South Dakota Gov. Dennis Daugaard has signed the first post-Newtown law to allow teachers to carry guns in school. Politicians in several states have introduced such laws since the massacre at Sandy Hook Elementary school, but The New York Times' John Eligon reports that South Dakota is the first state to pass such a measure.
Gun groups have increased a push for teachers to be armed across the country since just after the shootings, sometimes unaware that guns are already allowed in public schools in their states. In Alabama, for example, state Rep. Kerry Rich proposed legislation to allow teachers to carry guns. But Alabama already allowed guns in public schools, unless the carrier has "intent to do bodily harm." (Alabama also prohibits the "habitual drunkard" from carrying a pistol.) The proposals have been met with resistance elsewhere. In Utah, lawmakers proposed a counter-measure that would require teachers to tell parents if they were carrying a concealed weapon, the Associated Press reports. The National Rifle Association's proposal to put armed guards in all 99,000 public schools has not picked up much support, either, even as the NRA calls on Congress for more funding.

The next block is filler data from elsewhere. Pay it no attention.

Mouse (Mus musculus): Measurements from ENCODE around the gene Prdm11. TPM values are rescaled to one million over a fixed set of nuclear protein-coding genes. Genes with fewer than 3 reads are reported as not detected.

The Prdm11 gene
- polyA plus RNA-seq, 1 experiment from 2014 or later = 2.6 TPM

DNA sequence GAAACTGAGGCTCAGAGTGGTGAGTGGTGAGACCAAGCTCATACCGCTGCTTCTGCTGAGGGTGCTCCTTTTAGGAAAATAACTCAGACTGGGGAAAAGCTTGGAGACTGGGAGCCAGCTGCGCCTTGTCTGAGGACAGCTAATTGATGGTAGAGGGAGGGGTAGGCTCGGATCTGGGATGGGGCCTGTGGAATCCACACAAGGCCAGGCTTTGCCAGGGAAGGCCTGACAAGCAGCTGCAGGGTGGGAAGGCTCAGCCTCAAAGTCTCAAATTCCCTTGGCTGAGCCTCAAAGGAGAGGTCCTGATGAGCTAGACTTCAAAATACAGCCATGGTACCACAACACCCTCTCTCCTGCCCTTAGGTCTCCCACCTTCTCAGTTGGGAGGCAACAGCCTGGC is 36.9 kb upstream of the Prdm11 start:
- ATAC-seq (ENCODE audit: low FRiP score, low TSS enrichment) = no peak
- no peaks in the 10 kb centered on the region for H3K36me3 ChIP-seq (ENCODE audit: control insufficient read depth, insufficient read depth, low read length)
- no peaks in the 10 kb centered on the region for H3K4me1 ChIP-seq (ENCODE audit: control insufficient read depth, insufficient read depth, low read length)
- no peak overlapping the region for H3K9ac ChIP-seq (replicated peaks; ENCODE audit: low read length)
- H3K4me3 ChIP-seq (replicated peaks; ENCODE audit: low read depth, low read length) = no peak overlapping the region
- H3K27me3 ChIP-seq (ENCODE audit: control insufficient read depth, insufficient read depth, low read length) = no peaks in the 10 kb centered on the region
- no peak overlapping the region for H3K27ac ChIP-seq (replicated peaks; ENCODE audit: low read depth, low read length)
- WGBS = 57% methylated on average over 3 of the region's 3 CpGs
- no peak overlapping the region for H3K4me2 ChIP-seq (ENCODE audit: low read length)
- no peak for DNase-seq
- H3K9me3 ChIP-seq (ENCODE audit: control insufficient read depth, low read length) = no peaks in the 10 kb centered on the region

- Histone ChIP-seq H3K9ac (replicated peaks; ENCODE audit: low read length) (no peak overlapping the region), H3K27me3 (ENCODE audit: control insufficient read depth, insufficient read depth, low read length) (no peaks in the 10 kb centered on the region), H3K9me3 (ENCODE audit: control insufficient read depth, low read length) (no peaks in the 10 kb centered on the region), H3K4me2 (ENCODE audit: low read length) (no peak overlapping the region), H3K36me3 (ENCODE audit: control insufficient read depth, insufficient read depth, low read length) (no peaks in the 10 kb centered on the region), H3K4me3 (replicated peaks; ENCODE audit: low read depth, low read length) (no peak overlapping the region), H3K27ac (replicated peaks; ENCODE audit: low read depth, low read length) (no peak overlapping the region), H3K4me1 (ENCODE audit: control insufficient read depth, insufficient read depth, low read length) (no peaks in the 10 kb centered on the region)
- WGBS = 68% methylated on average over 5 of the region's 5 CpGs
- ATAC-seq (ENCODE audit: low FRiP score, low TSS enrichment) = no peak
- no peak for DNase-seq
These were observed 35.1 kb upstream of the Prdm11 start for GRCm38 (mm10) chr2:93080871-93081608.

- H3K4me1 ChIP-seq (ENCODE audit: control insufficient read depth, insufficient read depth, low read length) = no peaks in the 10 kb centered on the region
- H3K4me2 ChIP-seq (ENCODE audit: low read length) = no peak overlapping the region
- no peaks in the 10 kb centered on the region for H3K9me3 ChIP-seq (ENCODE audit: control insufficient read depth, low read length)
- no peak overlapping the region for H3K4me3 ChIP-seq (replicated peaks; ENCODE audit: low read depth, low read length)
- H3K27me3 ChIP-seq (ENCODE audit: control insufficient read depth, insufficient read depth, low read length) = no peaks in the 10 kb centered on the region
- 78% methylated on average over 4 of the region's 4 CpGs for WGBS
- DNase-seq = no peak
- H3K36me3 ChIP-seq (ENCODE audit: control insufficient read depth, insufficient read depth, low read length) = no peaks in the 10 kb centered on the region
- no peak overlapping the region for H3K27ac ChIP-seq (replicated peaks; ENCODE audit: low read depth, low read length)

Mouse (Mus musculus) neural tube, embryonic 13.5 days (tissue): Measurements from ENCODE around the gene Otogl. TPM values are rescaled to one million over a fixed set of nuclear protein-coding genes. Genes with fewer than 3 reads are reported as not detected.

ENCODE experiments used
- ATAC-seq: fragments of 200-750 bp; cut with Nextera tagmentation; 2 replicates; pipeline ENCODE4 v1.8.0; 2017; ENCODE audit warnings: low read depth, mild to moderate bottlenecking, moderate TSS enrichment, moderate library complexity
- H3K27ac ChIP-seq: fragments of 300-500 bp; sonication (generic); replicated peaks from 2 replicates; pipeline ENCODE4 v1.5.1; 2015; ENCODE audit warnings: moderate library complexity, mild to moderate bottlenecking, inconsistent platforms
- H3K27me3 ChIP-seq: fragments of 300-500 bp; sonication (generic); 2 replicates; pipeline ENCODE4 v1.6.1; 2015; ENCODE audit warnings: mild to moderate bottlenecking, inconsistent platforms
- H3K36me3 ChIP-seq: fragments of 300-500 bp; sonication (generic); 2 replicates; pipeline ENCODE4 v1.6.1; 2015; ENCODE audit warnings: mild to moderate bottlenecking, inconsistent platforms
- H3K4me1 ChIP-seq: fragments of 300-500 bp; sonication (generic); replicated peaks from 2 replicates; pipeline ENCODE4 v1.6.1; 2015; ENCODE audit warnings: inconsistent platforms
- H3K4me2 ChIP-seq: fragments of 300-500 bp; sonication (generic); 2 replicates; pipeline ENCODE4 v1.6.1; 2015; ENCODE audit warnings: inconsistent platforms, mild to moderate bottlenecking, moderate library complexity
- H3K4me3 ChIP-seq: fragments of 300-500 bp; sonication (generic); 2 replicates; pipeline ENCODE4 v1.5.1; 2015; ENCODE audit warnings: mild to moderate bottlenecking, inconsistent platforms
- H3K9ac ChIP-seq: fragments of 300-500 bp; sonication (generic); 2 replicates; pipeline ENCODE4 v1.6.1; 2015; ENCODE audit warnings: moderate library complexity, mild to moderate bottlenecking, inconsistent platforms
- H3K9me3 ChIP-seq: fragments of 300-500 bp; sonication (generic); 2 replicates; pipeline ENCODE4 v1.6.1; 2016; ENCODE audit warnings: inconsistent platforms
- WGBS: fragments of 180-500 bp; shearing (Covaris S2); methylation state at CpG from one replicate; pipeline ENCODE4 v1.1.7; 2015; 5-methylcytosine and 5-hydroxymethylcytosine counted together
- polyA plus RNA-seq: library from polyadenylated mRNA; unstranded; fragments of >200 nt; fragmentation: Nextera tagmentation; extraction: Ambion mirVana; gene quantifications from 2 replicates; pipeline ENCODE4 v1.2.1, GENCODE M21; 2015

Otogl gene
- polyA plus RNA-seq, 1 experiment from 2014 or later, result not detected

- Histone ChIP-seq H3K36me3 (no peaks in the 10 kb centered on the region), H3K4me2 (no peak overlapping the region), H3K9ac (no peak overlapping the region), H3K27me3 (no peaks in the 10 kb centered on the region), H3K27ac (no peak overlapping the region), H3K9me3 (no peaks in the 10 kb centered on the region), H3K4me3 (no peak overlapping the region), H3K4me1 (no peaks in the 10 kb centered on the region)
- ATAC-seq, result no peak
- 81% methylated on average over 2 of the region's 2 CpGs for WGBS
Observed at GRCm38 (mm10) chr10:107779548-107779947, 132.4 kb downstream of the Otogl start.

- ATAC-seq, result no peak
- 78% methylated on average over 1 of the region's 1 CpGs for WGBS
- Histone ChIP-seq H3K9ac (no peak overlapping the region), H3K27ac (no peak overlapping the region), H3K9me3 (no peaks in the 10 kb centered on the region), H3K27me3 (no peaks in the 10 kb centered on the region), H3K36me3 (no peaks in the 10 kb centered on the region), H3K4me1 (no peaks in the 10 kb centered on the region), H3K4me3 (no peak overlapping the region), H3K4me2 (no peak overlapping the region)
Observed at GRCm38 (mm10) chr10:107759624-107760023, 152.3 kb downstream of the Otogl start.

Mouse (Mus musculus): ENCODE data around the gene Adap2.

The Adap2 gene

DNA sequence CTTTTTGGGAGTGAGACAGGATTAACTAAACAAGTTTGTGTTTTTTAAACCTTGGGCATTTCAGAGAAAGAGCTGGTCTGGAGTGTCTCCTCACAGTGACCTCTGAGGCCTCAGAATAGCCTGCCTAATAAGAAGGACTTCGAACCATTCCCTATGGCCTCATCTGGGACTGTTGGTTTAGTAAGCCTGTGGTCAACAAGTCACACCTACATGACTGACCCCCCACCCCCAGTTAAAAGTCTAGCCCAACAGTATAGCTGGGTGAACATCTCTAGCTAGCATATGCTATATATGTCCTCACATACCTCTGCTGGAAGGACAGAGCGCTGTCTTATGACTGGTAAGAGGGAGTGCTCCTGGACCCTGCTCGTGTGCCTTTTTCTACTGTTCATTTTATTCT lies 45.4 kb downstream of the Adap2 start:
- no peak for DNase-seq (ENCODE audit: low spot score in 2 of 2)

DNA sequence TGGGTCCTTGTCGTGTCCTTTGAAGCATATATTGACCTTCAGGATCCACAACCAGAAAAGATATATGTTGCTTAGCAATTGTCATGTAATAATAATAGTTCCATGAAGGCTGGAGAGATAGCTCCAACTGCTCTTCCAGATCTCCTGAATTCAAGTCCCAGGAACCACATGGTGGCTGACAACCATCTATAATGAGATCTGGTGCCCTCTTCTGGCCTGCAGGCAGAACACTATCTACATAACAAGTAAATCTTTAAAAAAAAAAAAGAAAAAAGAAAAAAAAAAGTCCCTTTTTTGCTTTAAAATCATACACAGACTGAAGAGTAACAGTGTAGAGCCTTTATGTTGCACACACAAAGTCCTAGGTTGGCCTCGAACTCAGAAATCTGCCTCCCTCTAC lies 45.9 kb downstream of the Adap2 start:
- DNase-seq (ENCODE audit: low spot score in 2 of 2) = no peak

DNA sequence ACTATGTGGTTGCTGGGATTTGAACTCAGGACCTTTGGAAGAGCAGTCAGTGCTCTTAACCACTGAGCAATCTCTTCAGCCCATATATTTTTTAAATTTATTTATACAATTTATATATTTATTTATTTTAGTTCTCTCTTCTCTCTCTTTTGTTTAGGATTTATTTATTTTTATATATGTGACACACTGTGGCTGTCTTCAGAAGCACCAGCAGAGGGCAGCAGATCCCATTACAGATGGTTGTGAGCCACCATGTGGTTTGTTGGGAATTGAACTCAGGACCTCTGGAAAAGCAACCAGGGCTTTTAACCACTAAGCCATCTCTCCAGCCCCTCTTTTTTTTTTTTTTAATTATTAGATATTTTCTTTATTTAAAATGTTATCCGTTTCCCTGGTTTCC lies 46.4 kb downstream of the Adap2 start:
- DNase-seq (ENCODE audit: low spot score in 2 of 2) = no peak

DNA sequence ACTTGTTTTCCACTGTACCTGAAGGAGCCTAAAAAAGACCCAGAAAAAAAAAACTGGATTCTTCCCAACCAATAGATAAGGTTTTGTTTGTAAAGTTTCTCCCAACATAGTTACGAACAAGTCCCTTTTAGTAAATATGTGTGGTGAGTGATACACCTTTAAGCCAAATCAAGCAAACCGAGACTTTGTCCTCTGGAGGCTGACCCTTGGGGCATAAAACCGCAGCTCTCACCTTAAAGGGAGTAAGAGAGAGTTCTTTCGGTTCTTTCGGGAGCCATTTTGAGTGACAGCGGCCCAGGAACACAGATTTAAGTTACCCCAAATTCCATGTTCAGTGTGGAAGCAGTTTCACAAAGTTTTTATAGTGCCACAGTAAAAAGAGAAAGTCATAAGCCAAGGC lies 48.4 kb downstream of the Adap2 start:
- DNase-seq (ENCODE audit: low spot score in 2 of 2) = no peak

The South Dakota House passed the measure in late January, followed by the state Senate last week. Supporters in the state legislature emphasized that the bill leaves decisions on whether to arm teachers up to local school boards, according to Fox News: "Rep. Stace Nelson, R-Fulton, said educators are trusted to teach students, so they also can be trusted to protect students from harm," the report continued
This article is from the archive of our partner The Wire.